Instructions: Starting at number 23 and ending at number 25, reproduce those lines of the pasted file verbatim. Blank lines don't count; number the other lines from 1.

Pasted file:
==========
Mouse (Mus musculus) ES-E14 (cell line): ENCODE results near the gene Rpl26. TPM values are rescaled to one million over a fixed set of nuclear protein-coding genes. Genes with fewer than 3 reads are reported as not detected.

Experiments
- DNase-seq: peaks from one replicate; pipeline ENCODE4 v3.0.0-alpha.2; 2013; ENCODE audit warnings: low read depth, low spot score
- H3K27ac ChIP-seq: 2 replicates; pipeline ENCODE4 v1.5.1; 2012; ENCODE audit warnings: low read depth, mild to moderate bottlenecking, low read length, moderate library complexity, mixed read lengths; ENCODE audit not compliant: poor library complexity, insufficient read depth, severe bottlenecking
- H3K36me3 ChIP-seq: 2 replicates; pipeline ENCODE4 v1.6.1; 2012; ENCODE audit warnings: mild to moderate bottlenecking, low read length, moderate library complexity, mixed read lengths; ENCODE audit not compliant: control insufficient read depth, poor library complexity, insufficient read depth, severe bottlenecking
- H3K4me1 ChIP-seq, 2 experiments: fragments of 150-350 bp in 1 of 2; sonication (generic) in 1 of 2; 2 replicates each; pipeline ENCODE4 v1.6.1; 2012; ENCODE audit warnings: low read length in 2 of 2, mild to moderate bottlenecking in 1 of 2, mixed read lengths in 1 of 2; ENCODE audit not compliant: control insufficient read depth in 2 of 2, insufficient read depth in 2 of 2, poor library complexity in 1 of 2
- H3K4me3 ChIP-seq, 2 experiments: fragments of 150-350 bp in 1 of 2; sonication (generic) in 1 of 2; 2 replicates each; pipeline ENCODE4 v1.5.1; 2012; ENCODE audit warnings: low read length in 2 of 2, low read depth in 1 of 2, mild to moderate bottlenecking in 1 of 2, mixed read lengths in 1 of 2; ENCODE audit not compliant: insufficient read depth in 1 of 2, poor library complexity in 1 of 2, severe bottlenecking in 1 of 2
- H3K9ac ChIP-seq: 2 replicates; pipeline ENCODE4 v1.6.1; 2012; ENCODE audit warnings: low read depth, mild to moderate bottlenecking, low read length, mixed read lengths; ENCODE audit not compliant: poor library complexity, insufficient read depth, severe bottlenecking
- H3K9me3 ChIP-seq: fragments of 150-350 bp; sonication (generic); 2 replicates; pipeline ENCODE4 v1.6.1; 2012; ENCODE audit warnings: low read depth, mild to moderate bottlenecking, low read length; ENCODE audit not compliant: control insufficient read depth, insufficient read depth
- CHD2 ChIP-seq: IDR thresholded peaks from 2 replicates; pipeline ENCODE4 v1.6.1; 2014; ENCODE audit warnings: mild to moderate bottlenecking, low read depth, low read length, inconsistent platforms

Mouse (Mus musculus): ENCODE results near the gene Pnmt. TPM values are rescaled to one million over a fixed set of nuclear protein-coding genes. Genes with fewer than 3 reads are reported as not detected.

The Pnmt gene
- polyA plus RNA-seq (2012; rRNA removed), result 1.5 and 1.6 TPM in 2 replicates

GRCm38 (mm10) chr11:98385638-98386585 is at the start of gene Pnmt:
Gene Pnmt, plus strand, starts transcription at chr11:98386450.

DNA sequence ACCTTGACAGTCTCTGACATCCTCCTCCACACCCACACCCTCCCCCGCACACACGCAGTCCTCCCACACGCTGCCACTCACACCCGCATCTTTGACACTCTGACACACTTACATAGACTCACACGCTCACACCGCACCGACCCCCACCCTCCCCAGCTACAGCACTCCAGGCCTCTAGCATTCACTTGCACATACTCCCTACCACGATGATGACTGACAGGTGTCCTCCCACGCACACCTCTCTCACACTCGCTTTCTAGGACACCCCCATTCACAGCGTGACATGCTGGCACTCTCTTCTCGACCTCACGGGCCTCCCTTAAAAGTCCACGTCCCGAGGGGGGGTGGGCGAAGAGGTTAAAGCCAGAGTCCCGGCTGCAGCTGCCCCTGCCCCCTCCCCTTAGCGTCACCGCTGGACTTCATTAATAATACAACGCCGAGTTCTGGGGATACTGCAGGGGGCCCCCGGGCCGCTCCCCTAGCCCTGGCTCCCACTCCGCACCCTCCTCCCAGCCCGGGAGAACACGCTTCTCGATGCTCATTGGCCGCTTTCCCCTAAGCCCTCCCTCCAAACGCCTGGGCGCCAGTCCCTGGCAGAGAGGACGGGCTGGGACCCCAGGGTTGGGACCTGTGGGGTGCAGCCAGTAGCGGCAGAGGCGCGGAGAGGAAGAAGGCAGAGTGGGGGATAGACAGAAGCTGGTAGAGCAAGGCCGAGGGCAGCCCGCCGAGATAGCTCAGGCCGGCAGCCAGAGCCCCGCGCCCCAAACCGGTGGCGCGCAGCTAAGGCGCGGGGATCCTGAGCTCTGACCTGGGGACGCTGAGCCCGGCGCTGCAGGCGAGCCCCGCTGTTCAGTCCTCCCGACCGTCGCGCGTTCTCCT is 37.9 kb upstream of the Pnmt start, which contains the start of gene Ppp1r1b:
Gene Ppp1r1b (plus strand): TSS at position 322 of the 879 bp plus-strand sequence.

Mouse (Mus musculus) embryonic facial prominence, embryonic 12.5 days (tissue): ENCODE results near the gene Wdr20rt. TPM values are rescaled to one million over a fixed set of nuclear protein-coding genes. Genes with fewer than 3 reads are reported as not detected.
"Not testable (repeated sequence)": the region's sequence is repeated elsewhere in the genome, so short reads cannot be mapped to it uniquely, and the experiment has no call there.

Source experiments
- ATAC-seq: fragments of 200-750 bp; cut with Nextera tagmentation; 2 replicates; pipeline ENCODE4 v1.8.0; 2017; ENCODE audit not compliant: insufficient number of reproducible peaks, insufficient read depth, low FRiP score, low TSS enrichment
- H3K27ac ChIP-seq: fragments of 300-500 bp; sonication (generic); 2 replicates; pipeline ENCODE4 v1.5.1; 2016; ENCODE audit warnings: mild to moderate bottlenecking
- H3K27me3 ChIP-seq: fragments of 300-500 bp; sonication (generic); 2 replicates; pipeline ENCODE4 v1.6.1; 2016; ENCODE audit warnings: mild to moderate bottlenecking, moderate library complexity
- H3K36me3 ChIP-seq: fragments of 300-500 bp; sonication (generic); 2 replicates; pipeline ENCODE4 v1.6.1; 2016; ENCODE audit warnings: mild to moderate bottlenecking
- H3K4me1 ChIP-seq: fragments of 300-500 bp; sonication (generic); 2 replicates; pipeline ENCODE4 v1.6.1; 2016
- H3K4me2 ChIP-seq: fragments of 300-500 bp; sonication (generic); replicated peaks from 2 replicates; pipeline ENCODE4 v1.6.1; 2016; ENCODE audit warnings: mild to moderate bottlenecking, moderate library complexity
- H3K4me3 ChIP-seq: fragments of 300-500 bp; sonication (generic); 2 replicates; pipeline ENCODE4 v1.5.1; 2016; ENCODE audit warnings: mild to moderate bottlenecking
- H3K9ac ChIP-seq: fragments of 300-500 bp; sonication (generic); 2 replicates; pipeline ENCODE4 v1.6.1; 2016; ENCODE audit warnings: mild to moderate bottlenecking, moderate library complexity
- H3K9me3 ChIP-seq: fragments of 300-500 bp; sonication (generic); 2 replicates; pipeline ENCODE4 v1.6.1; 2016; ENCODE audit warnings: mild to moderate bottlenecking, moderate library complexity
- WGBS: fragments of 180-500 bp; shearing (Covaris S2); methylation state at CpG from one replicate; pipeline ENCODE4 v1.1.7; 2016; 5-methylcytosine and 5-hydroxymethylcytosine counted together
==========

- H3K27me3 ChIP-seq: fragments of 300-500 bp; sonication (generic); 2 replicates; pipeline ENCODE4 v1.6.1; 2016; ENCODE audit warnings: mild to moderate bottlenecking, moderate library complexity
- H3K36me3 ChIP-seq: fragments of 300-500 bp; sonication (generic); 2 replicates; pipeline ENCODE4 v1.6.1; 2016; ENCODE audit warnings: mild to moderate bottlenecking
- H3K4me1 ChIP-seq: fragments of 300-500 bp; sonication (generic); 2 replicates; pipeline ENCODE4 v1.6.1; 2016